2:58 PM
 | 
Mar 02, 2018
 |  BioCentury  |  Strategy

De-risking risk reduction

What Illumina hopes to accomplish with the first-ever value-based diagnostics deal

Slow and inconsistent reimbursement practices coupled with a lack of data on health or economic outcomes at launch often slows uptake of new, high-priced molecular diagnostics and sequencing-based tests.

A first-of-its kind deal between Illumina Inc. and Harvard Pilgrim Health Care Inc. is intended to generate data to support broad reimbursement by multiple payers for non-invasive prenatal tests made by multiple testing companies.

Illumina’s stake in the non-invasive prenatal test (NIPT) market extends beyond its own Verifi genomic sequencing kits, which detect chromosomal abnormalities. That’s because many other NIPTs run on Illumina’s next-generation sequencing (NGS) platforms including the MiSeqDx and NextSeq 550Dx.

Illumina derives the bulk of its revenues from its sequencing instruments and assays and reagents that are purchased to use on the platforms. For 2017, the biotech reported $2.8 billion in revenue, with $1.8 billion (64%) from consumables and $515 million (19%) from instruments.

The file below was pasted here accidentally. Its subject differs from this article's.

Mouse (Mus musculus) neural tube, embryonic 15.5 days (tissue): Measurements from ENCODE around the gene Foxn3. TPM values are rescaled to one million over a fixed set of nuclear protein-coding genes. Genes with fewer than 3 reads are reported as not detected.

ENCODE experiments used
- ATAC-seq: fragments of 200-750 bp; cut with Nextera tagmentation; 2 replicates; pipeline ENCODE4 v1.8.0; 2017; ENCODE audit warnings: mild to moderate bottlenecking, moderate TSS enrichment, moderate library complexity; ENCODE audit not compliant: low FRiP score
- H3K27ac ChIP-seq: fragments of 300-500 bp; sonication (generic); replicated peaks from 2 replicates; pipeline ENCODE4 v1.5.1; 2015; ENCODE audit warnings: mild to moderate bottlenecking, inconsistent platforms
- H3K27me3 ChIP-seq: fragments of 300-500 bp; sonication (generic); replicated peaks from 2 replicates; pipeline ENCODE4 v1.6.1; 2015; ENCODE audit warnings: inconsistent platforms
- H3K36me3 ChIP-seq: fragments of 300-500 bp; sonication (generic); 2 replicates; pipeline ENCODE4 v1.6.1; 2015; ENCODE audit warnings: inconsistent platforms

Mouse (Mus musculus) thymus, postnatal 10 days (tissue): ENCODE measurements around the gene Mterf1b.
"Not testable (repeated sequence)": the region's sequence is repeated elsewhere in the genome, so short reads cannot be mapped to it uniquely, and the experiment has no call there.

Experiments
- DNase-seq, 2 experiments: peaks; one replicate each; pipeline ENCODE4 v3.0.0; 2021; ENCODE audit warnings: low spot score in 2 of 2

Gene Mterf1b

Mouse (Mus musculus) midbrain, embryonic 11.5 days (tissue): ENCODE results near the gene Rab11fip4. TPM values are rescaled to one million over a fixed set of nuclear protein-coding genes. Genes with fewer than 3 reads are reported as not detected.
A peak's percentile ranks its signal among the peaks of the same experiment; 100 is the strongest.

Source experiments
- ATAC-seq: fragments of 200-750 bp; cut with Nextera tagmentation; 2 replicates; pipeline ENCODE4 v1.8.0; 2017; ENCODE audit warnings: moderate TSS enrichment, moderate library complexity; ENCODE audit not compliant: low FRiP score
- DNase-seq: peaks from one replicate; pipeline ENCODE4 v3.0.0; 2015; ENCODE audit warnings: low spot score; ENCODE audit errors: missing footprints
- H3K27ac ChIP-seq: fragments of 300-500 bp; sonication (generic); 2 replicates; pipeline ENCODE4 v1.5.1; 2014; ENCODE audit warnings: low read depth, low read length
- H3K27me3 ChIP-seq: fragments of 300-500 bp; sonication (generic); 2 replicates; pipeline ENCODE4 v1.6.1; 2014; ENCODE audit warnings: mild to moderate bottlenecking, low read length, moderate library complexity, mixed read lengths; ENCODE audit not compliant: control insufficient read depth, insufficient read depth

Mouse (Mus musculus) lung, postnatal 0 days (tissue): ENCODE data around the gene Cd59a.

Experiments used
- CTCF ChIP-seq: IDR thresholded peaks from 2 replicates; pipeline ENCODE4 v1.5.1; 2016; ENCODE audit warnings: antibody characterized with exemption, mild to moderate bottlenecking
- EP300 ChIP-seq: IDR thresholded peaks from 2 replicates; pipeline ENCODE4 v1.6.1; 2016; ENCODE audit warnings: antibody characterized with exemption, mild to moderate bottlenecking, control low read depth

The company believes use of NGS tests in all pregnant women, not just those whose pregnancies are considered high risk, could reduce costs and improve outcomes for both mothers and babies.

But absent evidence to support those or other benefits to the healthcare system, “it really ends up as a cost-plus type of a business model,” said Ammar Qadan, VP of global market access at Illumina.

On Feb. 1, Illumina and Harvard Pilgrim announced two separate collaborations for NIPTs designed to align the tests’ reimbursement with their value.

“I think it’s innovative and can drive thinking in other areas.”

Michael Sherman, Harvard Pilgrim

The first is a risk-sharing deal that will test Illumina’s hypothesis about the ability of NGS tests to lower costs.

Harvard Pilgrim, a regional payer covering over 3 million lives in New England, will reimburse the cost of NIPTs for all pregnancies. The partners will track total screening costs for low- and average-risk pregnancies, including NIPTs, serum based tests, ultrasound and invasive follow-up tests.

If after one year the total screeing costs are higher than the historical costs Harvard Pilgrim has incurred for low- and average-risk pregnancies, where NIPT was not used, Illumina must make up the difference. If the costs are lower, Harvard Pilgrim gets to keep the savings.

Screening for high-risk pregnancies is not part...

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